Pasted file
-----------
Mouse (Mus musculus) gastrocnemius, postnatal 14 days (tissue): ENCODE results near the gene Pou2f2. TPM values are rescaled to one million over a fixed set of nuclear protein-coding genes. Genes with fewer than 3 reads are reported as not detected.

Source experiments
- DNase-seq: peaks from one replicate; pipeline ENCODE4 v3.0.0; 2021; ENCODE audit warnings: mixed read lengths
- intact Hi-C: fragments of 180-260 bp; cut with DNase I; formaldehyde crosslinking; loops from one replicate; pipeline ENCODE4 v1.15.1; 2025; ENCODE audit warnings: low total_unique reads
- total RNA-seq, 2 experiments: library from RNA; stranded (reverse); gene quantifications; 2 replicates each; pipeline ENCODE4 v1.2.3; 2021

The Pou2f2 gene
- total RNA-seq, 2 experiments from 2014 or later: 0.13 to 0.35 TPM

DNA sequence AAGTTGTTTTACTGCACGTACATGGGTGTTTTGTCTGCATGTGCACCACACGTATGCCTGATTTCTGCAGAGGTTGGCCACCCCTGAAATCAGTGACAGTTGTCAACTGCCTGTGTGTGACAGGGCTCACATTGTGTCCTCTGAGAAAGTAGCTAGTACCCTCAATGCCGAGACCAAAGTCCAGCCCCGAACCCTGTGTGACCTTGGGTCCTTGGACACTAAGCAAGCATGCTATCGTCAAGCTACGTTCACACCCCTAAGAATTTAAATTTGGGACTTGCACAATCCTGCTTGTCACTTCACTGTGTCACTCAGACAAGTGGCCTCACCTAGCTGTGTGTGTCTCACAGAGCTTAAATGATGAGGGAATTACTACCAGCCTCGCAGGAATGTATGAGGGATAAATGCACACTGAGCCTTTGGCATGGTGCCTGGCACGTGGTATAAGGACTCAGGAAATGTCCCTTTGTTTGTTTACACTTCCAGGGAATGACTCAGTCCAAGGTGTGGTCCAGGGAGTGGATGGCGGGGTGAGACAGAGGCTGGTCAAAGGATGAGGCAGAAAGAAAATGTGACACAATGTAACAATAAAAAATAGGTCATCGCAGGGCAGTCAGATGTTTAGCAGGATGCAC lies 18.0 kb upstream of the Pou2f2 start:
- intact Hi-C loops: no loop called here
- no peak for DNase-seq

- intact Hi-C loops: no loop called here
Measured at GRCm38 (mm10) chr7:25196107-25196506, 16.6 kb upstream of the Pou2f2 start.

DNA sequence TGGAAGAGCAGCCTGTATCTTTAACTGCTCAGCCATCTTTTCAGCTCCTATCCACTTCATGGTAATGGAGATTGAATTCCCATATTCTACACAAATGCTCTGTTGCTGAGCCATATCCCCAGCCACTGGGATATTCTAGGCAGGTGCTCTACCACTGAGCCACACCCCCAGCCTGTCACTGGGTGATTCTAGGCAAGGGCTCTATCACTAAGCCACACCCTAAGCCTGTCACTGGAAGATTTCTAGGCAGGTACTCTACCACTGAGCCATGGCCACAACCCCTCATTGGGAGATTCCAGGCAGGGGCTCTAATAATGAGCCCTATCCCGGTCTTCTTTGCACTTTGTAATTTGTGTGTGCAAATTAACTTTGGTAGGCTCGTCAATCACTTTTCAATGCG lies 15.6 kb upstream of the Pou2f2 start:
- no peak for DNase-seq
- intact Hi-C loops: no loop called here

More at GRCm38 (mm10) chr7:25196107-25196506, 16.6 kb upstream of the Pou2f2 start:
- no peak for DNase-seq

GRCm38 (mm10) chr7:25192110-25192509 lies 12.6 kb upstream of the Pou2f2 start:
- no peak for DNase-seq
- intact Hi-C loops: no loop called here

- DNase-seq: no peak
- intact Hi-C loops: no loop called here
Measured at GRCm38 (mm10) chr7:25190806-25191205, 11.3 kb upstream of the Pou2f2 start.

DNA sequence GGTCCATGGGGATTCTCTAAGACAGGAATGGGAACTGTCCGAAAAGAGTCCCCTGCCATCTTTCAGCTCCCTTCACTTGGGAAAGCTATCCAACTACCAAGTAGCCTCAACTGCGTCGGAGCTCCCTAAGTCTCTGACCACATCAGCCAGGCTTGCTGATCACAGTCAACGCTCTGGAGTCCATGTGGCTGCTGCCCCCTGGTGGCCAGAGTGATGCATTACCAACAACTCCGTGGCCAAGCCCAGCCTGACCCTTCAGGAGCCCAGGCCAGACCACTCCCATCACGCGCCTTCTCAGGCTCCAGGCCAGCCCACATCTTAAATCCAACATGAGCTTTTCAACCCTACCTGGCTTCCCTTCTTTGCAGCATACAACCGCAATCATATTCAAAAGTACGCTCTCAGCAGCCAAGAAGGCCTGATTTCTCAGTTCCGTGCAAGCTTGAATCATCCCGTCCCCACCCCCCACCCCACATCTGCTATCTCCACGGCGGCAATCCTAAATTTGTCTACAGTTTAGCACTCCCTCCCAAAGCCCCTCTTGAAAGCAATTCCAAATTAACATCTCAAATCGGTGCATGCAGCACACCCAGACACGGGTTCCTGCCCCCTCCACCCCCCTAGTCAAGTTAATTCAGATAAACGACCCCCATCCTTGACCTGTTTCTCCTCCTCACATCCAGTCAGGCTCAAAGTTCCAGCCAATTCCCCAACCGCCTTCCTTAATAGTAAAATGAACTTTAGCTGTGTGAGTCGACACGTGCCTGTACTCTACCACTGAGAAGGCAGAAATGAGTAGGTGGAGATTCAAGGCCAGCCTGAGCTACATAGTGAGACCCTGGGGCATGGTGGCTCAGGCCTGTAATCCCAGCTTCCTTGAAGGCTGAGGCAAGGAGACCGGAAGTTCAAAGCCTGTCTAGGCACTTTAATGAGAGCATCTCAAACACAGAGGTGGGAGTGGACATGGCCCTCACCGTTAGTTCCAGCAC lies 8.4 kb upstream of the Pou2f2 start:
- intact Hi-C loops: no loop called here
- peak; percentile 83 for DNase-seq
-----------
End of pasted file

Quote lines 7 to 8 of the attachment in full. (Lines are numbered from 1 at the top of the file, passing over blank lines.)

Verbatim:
- total RNA-seq, 2 experiments from 2014 or later: 0.13 to 0.35 TPM

DNA sequence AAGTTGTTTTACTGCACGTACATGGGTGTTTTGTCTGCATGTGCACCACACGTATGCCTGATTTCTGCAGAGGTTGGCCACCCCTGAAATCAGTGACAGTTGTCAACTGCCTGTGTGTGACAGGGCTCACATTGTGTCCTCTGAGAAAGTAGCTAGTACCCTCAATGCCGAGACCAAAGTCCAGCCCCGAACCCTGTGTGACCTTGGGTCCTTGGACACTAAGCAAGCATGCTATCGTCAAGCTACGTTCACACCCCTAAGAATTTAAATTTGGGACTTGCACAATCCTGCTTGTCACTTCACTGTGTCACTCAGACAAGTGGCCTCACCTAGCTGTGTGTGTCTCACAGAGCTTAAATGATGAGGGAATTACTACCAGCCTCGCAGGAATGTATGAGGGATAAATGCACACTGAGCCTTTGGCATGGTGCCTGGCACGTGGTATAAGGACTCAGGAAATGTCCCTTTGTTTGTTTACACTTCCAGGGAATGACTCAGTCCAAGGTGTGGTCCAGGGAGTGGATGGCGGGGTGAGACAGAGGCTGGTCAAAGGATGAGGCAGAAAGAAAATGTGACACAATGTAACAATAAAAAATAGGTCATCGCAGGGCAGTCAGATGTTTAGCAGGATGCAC lies 18.0 kb upstream of the Pou2f2 start: